In her new book A Carlin Home Companion, Kelly Carlin, daughter of the late comedian George Carlin, describes what it was like growing up with the man who gave us “The Seven Dirty Words” and other pioneering comedic works.
It wasn’t easy: The Carlin household had more than its share of turbulence, often fueled by alcohol and other mind-altering substances (as a preteen, Kelly occasionally had to talk Dad down from a bad acid trip). But as Kelly Carlin told me in a recent interview on the eve of her book’s publication, her father, who died in 2008 at age 71, also provided an enduring inspirational model for her in her own work as a writer, stage performer, and producer of the acclaimed podcast series Waking From the American Dream. Moreover, George Carlin’s approach to comedy—rooted in insightful observation and take-no-prisoners candor—has inspired an entire generation of comedians, from Louis C.K. to Amy Schumer.
But what can noncomedians learn from Carlin? As an innovator, Carlin had his own approaches and practices that helped him consistently break new ground. Based on insights from Kelly Carlin, Louis C.K., and others, here are five tips on how to innovate, Carlin-style.
Carlin had a knack for observing familiar, everyday things with a fresh eye. He even had a made-up term for this phenomenon: vuja de. Whereas déjà vu is about being in a strange circumstance yet feeling as if you’ve been there before, Carlin’s vuja de is the opposite: It’s about experiencing something for the umpteenth time and nevertheless getting “the strange feeling that, somehow, none of this has ever happened before.”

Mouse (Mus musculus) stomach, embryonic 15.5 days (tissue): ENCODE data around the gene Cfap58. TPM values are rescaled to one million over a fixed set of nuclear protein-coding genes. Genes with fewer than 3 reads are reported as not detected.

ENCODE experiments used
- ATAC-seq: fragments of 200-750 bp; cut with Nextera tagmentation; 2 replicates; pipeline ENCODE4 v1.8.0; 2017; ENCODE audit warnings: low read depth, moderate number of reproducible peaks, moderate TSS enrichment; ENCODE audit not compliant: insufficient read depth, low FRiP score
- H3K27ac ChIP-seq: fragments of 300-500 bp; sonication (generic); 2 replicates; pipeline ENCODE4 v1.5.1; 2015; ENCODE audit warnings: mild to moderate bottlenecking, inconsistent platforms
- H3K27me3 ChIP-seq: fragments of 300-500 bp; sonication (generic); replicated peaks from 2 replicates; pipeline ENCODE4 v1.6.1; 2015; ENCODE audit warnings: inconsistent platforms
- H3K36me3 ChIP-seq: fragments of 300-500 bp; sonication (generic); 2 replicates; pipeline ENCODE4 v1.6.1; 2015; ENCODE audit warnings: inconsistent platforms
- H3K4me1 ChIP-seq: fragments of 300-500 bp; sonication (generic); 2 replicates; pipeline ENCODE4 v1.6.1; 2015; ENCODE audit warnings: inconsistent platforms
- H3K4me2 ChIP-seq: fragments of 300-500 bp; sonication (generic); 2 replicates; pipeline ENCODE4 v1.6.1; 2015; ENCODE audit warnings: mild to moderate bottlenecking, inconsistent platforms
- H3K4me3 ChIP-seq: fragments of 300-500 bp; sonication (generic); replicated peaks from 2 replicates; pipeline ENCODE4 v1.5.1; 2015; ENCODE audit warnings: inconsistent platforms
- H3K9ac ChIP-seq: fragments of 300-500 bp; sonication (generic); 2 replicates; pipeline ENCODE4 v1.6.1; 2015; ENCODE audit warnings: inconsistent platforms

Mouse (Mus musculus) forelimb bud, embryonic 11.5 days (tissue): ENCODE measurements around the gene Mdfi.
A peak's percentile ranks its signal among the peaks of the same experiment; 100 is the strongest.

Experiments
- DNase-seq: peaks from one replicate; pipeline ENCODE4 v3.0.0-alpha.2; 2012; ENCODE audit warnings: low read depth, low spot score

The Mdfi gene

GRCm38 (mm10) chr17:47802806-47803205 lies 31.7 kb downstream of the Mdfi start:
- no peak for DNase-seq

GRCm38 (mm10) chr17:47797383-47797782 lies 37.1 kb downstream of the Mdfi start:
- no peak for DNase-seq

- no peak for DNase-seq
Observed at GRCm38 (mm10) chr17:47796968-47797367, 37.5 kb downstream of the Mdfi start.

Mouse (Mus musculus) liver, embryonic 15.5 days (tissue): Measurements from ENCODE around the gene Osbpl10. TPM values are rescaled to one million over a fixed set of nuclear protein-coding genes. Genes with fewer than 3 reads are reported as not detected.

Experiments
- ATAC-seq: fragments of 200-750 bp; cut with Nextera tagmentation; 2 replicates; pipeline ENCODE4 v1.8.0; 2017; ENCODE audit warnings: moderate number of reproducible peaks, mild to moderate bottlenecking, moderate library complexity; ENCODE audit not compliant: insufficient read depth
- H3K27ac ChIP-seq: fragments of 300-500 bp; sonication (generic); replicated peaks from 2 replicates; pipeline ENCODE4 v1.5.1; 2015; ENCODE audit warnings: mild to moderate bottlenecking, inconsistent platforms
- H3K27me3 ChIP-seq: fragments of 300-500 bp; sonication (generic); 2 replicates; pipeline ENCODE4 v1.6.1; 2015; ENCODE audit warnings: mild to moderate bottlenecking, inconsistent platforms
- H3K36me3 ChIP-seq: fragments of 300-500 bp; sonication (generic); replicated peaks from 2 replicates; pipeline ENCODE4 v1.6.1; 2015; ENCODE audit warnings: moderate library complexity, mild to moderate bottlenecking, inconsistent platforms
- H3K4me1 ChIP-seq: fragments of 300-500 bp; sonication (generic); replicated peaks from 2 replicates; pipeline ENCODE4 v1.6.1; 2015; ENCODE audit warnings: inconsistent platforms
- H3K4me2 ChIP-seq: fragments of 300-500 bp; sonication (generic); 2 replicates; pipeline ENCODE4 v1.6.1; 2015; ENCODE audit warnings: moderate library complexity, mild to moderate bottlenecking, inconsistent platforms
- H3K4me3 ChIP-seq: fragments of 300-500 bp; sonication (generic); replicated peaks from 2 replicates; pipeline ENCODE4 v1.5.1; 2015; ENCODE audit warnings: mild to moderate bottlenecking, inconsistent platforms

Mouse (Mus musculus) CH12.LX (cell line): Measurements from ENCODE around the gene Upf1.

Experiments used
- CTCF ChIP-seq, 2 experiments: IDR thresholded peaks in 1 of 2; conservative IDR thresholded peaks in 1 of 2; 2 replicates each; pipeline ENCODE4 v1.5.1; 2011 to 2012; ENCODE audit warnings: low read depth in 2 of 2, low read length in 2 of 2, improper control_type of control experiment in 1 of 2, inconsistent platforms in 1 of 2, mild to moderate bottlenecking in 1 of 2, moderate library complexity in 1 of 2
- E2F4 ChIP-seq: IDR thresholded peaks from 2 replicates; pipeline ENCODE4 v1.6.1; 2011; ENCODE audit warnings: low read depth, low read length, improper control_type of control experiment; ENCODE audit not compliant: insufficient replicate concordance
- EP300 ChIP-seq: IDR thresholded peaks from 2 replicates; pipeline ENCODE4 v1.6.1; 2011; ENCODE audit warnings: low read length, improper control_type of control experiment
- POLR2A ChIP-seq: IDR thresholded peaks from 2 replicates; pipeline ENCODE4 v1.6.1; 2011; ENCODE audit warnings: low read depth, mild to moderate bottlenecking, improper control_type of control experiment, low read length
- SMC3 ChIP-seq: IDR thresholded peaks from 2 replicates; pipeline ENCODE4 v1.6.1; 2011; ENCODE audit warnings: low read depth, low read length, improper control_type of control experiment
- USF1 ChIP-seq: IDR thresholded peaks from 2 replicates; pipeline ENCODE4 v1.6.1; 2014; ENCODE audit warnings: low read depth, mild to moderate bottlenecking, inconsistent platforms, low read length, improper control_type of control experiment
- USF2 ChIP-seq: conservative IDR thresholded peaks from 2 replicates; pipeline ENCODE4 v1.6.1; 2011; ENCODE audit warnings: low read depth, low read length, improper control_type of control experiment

According to Kelly Carlin, her father’s ability to see the familiar anew came partly out of a sense of detachment; Carlin was always something of an outsider, who tended to feel as if he was studying an “alien world” all around him. By watching closely and noticing the small inconsistencies that everyone else ignored (When looking for our missing car keys, why do we keep checking in the same place, again and again?), Carlin gained access to a wellspring of human insight and comedic material.
Vuja de insights can fuel all kinds of realizations beyond the world of comedy. The Stanford University professor and author Bob Sutton has written about vuja de in a business innovation context, and the concept has also been embraced by Tom Kelley, the general manager of the design/innovation firm IDEO. And in my own research for my book A More Beautiful Question, I found that innovators behind startups like Netflix and Airbnb used Carlin-like observation of everyday behaviors and inconsistencies to spark game-changing ideas and breakthroughs. By adopting a vuja de perspective, entrepreneurs and business leaders are able to look at familiar things—existing industry practices, as well as their own products, customers, or work processes—and notice various outdated methods and unmet needs that represent untapped opportunities.